In the early Sixties, American music experienced what was termed the "British invasion," which injected a much-needed vitality into a rather dismal period. The Rolling Stones were raw. The Beatles were melodic.
The Who and the Kinks fell somewhere in between those polar sounds. The invasion eventually spawned a wide range of innovative creations.
Now, in the late seventies, Britain is once again pulsating with intense energy, scratching and clawing at an overly complacent music world.
The "New Wave" is hitting the States in much the same manner as the earlier invasion. The "Wave" is as much a revolt against the rock establishment itself as anything else, an establishment that has grown cold and calculating.
Hits of the establishment are produced in assembly line fashion, making tasty little songs that slide down easily, but never leave anything to chew on.
One "New Wave" artist who will not hit the shore and slide unnoticed into the sea is Elvis Costello. It is this artist to whom I give much credit for converting me into a "born again" rock fan.
(I considered calling Charles Colson to find out how to cash in on this type of phenomena, but decided that it was much too personal.)
As soon as Costello took the stage of a local night spot, it was easy to give him a superior rating in visual effects.
To begin with, I was greatly relieved that he didn't spit fire or resemble an enemy of the "Enterprise."
Costello looked the way Woody Allen might have back in 1956. He wore a second-hand black suit, a small knotted necktie, dark green shirt, scuffed shoes, and conspicuous-looking black glasses.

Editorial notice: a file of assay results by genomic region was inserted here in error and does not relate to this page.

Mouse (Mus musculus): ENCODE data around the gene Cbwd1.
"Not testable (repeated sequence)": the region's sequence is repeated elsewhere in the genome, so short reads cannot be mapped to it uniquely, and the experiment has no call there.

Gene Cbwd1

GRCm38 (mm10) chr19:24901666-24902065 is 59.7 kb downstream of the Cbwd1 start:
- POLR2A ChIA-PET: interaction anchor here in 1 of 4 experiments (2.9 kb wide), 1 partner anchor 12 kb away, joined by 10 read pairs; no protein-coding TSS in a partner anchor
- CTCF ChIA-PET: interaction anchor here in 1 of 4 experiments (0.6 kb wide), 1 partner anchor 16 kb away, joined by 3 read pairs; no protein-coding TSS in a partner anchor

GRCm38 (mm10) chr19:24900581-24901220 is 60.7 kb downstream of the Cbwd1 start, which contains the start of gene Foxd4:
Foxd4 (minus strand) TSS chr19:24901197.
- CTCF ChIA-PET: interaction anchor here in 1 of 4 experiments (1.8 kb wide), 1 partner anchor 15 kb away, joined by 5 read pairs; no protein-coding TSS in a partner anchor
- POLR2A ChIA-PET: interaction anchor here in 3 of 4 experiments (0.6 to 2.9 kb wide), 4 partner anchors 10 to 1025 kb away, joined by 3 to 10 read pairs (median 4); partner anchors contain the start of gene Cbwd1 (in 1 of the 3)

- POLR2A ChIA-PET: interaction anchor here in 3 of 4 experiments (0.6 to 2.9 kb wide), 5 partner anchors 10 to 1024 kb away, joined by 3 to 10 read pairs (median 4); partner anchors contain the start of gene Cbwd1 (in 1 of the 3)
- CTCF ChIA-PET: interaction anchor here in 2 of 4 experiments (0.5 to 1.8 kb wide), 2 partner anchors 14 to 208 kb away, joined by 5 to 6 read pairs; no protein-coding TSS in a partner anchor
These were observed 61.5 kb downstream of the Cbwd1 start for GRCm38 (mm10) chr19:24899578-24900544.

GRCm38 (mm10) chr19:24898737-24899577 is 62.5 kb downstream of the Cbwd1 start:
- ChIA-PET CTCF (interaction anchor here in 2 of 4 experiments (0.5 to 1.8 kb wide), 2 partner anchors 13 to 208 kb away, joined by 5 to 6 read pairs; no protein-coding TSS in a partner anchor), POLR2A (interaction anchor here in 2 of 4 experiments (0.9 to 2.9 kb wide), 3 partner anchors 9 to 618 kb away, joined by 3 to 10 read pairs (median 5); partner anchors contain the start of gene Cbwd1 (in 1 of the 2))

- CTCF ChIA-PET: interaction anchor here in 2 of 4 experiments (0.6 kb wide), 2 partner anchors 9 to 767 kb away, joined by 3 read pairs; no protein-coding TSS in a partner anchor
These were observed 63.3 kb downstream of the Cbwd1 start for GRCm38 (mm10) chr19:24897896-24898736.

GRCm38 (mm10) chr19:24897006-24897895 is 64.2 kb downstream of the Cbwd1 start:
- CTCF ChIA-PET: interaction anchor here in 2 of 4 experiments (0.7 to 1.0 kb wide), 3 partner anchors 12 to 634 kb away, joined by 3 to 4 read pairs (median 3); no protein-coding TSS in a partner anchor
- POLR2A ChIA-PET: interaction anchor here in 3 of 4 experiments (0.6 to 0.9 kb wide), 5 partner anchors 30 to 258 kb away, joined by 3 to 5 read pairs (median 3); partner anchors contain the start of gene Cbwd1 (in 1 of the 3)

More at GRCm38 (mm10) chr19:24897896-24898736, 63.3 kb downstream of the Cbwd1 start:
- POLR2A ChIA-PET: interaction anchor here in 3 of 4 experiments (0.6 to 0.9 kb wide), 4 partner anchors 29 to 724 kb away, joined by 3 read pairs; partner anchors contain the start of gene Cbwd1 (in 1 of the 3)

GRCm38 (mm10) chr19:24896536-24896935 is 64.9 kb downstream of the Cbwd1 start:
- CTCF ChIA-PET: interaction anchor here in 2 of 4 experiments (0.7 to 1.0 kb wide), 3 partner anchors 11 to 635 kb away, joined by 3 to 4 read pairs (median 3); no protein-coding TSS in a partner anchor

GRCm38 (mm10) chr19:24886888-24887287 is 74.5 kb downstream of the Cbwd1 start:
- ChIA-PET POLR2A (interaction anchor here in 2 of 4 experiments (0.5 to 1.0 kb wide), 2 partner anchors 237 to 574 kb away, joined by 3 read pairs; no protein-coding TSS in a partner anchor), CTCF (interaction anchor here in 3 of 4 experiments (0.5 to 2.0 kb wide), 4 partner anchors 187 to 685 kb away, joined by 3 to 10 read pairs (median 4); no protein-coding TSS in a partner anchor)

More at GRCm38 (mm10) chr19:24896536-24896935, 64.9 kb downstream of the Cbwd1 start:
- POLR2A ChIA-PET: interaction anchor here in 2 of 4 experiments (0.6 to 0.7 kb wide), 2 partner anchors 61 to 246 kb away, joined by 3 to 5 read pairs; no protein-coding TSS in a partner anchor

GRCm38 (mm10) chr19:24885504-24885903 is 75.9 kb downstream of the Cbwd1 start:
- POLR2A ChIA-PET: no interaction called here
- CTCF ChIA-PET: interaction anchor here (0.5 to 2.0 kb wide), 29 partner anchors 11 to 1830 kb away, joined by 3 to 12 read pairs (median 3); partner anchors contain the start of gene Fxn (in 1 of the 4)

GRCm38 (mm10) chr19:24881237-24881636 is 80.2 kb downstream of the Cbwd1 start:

What made the scene totally absurd was that the man dressed like a pussy willow, yet postured himself defiantly while spraying venom-tinged lyrics through his mike.
How refreshing it was to see the avant-garde infiltrate the "antiseptic rock" of the seventies.
The music of Costello is very difficult to categorize. It is safe to say, however, that this man from a working class background plays intense rock n' roll, with special emphasis on dark, dream-like lyrics.
His music at times flirts with the mundane. But that is partly where his point lies. In the midst of his angry rage, the point is all too clear. Life, especially the urbane, is becoming increasingly android-like.
As Costello says, "Welcome to the working week... I hope it don't kill you... Welcome to the working week."
The one true masterpiece on Costello's first album My Aim is True, is the song "Watching the Detectives."
The song begins with a mysterious bass line, reminiscent of the old Peter Gunn opening. What follows is a story that intertwines the relationship between a woman and her TV screen.
Costello weaves the reality in the woman's mind with the fiction on her screen, attempting to catch a glimpse of the subliminal interplay that actually exists between the two.
If you want some music that you can sink your teeth into, listen to Elvis Costello. In fact, you may choke on it. But at least you will know you're alive.